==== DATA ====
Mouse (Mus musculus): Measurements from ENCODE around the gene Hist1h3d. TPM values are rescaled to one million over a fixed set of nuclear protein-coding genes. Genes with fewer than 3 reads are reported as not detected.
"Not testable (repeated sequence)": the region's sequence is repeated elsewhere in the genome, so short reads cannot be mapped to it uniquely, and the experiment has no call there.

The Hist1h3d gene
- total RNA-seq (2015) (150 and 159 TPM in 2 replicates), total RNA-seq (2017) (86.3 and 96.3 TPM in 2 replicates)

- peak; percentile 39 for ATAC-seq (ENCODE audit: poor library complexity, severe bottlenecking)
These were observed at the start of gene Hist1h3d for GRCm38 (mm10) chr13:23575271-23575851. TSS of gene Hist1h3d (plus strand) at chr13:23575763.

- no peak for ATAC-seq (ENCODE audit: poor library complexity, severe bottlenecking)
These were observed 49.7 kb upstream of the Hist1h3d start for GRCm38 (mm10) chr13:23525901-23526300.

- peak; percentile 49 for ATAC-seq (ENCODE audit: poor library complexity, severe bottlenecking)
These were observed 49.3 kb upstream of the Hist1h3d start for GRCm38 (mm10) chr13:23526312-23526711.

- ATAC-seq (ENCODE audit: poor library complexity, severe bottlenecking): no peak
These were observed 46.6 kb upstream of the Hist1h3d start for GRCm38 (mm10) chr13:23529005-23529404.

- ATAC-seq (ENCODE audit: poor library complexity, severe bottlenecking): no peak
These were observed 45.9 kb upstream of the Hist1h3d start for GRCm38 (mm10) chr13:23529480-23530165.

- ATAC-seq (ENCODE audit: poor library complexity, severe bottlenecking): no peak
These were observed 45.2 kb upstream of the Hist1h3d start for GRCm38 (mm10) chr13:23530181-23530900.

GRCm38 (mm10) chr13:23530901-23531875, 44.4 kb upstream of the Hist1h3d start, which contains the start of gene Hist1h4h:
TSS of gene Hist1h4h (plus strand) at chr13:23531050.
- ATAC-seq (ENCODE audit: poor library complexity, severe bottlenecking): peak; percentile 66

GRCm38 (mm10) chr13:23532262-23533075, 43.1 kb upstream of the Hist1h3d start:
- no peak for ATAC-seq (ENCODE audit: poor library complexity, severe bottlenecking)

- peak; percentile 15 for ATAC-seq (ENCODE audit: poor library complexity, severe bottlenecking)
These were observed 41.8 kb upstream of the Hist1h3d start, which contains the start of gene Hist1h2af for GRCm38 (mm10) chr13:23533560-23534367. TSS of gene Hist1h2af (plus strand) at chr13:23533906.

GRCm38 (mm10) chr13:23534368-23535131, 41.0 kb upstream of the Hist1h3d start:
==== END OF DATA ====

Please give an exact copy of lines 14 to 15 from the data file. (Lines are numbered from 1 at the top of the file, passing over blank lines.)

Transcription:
These were observed 45.9 kb upstream of the Hist1h3d start for GRCm38 (mm10) chr13:23529480-23530165.

- ATAC-seq (ENCODE audit: poor library complexity, severe bottlenecking): no peak